The Magazine

A Real Education President

With his school-reform plan, George W. Bush embraces a federal role and looks ahead to the general election

Sep 20, 1999, Vol. 5, No. 01 • By CHESTER E. FINN JR.
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In his first speech, Bush offered three proposals. The one that got attention -- because it smells like vouchers and thus is inherently newsworthy -- would overhaul the big Title I program, which is meant to close the learning gap between poor and middle class kids. Never has a federal program more urgently needed an overhaul, and nowhere in education is it easier for Republicans to contrast themselves with the Clinton-Gore administration, whose Title I mantra is "stay the course." Bush focused, in particular, on the scandal of schools that run lousy Title I programs yet continue to get federal dollars. He would give states three years to turn such schools around or -- echoes of brother Jeb's work in Florida -- hand the money to the kids' parents to spend on schools of their choosing.

The second proposal would move Head Start from Health and Human Services to the Education Department and transform it from a child-development program to a reading-and-math readiness program. This, too, is a worthy and overdue change, and Bush seems not to mind being the first Republican in memory to seek to expand the unloved Department of Education. Third and most nebulous among his proposals is an unimpeachable precept -- only effective federal programs should continue -- combined with a redirection of the Education Department's research wing.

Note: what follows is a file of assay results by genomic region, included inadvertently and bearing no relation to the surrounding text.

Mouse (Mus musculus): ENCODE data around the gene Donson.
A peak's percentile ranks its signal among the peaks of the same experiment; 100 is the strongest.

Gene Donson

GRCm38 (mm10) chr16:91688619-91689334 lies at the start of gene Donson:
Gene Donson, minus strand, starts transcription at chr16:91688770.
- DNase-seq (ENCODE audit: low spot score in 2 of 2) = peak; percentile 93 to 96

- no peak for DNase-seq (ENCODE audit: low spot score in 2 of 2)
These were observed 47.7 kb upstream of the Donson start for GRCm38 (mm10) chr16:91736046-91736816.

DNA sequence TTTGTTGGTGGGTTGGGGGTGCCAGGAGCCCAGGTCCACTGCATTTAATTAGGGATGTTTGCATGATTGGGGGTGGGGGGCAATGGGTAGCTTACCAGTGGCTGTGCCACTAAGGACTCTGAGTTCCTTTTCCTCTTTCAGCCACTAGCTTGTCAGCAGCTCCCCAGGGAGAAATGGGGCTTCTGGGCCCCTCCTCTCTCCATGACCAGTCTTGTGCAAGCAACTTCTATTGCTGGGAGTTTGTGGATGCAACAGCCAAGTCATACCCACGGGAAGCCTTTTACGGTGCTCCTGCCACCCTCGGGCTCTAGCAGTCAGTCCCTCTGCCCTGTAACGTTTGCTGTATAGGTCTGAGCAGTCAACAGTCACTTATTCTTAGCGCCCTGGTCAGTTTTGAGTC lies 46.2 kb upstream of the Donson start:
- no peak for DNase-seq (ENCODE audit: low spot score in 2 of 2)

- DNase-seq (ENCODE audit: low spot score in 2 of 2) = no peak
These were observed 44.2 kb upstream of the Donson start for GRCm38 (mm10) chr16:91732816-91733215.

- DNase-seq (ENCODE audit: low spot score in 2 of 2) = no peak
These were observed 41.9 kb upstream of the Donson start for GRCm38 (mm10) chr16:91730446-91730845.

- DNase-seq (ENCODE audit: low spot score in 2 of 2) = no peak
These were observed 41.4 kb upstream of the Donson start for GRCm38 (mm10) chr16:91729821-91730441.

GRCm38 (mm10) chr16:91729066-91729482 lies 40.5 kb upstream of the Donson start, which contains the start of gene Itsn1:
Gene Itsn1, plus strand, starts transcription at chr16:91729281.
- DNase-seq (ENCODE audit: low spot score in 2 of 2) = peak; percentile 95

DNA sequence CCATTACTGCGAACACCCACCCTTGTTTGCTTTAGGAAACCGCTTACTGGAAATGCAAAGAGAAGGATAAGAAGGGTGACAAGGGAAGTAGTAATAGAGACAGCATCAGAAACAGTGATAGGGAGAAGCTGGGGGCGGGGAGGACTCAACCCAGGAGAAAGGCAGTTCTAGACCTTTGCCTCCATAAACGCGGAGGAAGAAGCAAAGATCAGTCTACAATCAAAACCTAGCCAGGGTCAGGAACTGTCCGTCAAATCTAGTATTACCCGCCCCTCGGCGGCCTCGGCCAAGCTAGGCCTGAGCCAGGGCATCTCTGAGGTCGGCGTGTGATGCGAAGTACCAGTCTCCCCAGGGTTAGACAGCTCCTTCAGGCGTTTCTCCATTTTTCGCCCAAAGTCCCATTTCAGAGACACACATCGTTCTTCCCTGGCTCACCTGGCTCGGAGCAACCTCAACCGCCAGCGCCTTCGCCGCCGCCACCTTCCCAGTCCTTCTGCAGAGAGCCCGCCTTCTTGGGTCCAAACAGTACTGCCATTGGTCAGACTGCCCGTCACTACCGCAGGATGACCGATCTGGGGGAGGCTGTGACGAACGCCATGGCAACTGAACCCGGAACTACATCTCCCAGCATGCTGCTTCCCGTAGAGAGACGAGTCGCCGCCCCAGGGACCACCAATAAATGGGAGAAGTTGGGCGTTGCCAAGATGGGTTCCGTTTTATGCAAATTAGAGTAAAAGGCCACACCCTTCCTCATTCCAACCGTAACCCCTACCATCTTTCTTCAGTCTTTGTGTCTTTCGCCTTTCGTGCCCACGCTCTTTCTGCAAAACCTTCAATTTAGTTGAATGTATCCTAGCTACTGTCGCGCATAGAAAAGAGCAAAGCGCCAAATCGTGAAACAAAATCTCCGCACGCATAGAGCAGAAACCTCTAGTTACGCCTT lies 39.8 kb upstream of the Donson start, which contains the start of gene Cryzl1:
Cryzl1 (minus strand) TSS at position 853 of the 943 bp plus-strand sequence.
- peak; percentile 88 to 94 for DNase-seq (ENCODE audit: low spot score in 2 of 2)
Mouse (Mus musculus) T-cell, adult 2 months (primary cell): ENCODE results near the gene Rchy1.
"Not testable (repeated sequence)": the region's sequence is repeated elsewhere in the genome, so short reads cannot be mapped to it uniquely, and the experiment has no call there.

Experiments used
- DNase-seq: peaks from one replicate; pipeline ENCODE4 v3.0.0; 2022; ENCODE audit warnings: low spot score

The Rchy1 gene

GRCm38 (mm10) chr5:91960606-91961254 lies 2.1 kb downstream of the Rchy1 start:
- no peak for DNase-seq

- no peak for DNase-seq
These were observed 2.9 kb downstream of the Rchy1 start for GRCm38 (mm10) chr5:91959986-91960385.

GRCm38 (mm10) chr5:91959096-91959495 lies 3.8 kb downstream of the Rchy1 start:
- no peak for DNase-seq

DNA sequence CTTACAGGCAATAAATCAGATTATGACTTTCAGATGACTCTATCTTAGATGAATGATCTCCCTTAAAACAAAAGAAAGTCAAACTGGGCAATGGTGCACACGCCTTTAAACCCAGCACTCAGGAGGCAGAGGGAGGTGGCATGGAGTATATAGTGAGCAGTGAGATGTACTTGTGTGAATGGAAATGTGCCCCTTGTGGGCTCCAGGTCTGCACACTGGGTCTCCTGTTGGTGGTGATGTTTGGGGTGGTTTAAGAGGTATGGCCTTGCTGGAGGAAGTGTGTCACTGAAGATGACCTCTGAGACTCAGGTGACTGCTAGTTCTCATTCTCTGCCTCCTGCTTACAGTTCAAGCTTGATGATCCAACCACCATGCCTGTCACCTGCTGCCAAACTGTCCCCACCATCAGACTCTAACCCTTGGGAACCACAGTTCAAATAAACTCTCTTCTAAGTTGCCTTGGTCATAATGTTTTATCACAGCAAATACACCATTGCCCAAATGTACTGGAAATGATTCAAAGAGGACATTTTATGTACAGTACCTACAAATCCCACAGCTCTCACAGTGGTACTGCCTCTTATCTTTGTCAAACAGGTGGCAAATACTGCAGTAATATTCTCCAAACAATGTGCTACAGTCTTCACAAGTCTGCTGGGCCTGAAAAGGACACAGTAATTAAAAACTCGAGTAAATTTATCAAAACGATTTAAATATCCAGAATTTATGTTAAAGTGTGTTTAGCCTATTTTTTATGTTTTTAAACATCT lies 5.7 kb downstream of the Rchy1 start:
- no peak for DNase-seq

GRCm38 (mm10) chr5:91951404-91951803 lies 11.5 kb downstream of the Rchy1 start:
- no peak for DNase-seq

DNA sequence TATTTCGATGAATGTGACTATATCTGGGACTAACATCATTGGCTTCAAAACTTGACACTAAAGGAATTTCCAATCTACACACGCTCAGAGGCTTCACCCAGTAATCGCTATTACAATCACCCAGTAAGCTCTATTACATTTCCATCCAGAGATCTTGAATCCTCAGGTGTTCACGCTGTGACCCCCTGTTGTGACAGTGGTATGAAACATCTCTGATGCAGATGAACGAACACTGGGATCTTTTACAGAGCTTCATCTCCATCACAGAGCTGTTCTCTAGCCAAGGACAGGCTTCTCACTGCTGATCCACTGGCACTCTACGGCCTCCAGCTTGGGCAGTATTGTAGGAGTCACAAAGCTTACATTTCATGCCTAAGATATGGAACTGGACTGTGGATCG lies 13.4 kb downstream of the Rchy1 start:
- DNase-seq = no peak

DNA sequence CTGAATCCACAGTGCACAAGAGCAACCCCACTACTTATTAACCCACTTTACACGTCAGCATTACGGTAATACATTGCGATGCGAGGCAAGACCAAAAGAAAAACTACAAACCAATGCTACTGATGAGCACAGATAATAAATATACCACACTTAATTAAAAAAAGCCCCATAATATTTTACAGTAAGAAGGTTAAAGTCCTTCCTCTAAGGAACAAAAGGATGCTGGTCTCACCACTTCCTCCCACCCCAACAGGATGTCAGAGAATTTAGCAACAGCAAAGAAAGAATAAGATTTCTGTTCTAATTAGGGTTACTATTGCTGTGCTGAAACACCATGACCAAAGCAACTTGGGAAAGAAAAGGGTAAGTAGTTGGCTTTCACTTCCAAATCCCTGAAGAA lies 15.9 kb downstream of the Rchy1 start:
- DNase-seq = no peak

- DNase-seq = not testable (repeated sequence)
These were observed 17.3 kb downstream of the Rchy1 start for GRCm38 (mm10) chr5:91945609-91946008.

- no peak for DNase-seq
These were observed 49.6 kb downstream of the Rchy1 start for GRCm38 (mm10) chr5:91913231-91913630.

The details are worth chewing over, which the education policy hive will inevitably do. Some bits seem to me a little too intricate, others not quite fully developed. The larger point, though, is what these proposals indicate about the kind of "education president" George W. Bush would be: unafraid to make bold changes, even when this means riling vested interests and lassoing sacred cows; willing, even eager, to use federal power and programs as instruments of change, never mind some friction with states and localities; clearly focused on needy kids; single-minded about results rather than inputs or processes; and astute about the dynamics of reform, in particular about the political imperative of siding (compassionately!) with kids and parents rather than institutions and bureaucracies.

That last characteristic is what saves Bush from Clintonism. The White House (and vice president) have a theory of education change that relies, at day's end, on Washington regulators. All their proposals hinge on federal action and enforcement. Bush isn't shy about using federal clout, but not to micromanage class size, pupil promotion policies, and school discipline. He would use it to leverage change via parental choice, school competition, and empowered (and accountable) states, while relying on plentiful data about what does and doesn't work. That may be just the jujitsu needed to turn around our muscle-bound education system.

Chester E. Finn Jr. is John M. Olin fellow at the Manhattan Institute and president of the Thomas B. Fordham Foundation.